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History (1991): Data Storage Hierarchy According to IBM

Patent ≠4974156

Following is an excerpt of a patent and a SCSI interface (≠4974156) filed by Warren Harding, Robert Tennison and William Vomaska, all of them from IBM Corp.

The name of the patent is: “Multi-level peripheral storage hierarchy with independent access to all levels of the hierarchy.”

This text gives a good idea on IBM’s future position on this major subject. Let’s notice that this hierarchy only involves magnetic and optical disk drives. Magnetic tapes are not even mentioned.

Here is the excerpt: “A peripheral storage hierarchy includes 3 storage levels. The top storage level is a fast accessing direct access storage device(s), such as magnetic disk drives. The intermediate level is an automatic warehouse type library, storing a large plurality of optical disks, which are automatically transferred between storage cells of the library and optical disk drives operatively connected to the host processor. The bottom level of the storage hierarchy includes one or more stand-alone optical disk drives and a shelf unit. Personnel manually carry the optical disks between the standalone drives and the shelf unit upon mount and demount commands received from the host processor. The intermediate library level uses the same type of optical disk as used in the bottom level of the storage hierarchy. An I/O station in each of the automatic libraries enables manual access to the optical disk for transferring the optical disks between the intermediate and bottom levels. Preferably, the transfer is only from the intermediate level to the bottom level. Access to named storage objects in disks stored in the bottom level are through the standalone drives. A host processor has an independent access path to each level of the storage hierarchy. A directory and other data structures indicate the number of copies made of each named data object and the location of such copies, such that the host processor can independently access a copy from any level of the data storage hierarchy. “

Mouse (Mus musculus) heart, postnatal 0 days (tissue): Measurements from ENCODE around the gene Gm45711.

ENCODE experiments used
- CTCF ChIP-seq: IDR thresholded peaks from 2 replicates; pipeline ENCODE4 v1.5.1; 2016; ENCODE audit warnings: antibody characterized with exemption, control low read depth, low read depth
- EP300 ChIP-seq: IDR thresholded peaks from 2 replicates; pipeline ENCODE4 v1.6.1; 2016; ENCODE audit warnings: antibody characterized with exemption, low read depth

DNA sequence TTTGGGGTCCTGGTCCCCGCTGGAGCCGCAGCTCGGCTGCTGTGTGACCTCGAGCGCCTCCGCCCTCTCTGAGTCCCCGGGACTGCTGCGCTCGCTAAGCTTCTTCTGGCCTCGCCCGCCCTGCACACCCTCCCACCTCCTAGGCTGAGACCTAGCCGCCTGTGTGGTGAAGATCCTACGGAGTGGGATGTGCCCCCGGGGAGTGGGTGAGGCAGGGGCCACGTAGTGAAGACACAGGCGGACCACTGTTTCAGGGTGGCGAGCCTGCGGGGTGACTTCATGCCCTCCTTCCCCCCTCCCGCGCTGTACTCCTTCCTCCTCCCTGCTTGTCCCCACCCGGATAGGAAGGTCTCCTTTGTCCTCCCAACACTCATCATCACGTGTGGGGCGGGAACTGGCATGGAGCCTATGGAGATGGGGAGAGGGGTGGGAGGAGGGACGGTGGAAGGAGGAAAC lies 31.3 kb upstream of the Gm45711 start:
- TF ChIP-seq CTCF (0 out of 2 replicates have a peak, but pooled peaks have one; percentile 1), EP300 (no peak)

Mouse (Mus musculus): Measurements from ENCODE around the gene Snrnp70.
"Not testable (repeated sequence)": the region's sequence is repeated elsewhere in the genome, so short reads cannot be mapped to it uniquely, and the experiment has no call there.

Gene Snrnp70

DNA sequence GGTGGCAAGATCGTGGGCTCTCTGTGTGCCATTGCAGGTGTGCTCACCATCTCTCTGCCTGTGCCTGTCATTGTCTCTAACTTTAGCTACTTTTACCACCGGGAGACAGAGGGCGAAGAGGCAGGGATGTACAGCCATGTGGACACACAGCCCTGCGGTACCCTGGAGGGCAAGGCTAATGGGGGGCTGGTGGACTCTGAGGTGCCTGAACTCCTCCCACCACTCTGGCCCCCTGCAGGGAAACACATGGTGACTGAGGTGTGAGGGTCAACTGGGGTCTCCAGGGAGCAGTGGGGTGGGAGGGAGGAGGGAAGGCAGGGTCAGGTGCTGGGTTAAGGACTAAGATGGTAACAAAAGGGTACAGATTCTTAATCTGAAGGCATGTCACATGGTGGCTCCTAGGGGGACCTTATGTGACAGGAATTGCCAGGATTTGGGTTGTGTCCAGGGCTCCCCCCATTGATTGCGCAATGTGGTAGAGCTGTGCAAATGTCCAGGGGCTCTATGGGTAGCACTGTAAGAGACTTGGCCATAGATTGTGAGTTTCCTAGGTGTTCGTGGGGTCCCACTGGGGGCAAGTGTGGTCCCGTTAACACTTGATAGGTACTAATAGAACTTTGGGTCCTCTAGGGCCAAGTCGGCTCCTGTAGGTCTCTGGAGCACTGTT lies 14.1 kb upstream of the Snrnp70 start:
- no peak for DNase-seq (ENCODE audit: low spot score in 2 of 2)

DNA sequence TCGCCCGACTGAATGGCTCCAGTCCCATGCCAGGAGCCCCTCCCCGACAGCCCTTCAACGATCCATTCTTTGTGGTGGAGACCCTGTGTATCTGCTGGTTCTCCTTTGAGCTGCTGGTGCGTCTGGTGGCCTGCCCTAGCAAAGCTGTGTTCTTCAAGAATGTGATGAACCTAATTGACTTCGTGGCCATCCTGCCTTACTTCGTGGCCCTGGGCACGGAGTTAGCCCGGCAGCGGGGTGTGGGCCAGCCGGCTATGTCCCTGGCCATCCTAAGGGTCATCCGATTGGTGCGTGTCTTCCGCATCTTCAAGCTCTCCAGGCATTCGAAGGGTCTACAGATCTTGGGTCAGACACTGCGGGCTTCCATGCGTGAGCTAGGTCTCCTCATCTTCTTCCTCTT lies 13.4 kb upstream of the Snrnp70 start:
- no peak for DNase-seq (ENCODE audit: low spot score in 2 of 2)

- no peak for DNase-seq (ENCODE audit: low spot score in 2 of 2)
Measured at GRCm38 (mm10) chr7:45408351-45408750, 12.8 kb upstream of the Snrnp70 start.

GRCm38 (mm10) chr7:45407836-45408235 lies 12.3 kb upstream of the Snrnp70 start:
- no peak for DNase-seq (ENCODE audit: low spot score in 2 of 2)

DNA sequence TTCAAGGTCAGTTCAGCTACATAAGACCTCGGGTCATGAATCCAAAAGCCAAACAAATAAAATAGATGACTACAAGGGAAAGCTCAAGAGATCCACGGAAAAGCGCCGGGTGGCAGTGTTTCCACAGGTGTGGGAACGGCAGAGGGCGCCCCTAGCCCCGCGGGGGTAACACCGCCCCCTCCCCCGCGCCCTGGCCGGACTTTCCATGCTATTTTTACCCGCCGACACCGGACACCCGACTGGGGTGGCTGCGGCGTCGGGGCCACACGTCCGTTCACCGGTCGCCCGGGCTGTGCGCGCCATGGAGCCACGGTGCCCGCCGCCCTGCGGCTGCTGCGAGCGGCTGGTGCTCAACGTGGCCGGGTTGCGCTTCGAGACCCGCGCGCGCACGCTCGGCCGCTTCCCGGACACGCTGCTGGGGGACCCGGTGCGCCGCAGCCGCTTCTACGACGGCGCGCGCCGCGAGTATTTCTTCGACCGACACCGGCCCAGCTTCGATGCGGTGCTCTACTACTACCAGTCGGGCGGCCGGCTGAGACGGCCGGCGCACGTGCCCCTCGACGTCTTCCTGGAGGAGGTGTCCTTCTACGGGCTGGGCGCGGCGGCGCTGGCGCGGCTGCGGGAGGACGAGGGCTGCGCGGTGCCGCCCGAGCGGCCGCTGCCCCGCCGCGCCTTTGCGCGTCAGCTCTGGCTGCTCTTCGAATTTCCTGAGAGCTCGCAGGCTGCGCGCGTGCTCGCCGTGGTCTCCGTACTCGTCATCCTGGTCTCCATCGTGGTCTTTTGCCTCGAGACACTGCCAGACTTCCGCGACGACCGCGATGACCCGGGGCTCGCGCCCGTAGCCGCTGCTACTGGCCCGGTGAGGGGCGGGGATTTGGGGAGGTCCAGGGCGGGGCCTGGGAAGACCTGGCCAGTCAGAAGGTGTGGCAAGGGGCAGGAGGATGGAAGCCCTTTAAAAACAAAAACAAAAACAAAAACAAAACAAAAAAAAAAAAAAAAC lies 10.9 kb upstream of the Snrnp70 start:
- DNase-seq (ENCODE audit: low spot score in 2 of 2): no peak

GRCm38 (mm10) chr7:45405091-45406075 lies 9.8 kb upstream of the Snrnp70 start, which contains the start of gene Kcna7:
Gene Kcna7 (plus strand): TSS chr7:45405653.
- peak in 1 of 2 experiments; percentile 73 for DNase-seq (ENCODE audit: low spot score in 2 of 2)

This article is an abstract of news published on the former paper version of Computer Data Storage Newsletter on issue 44, published on September 1991.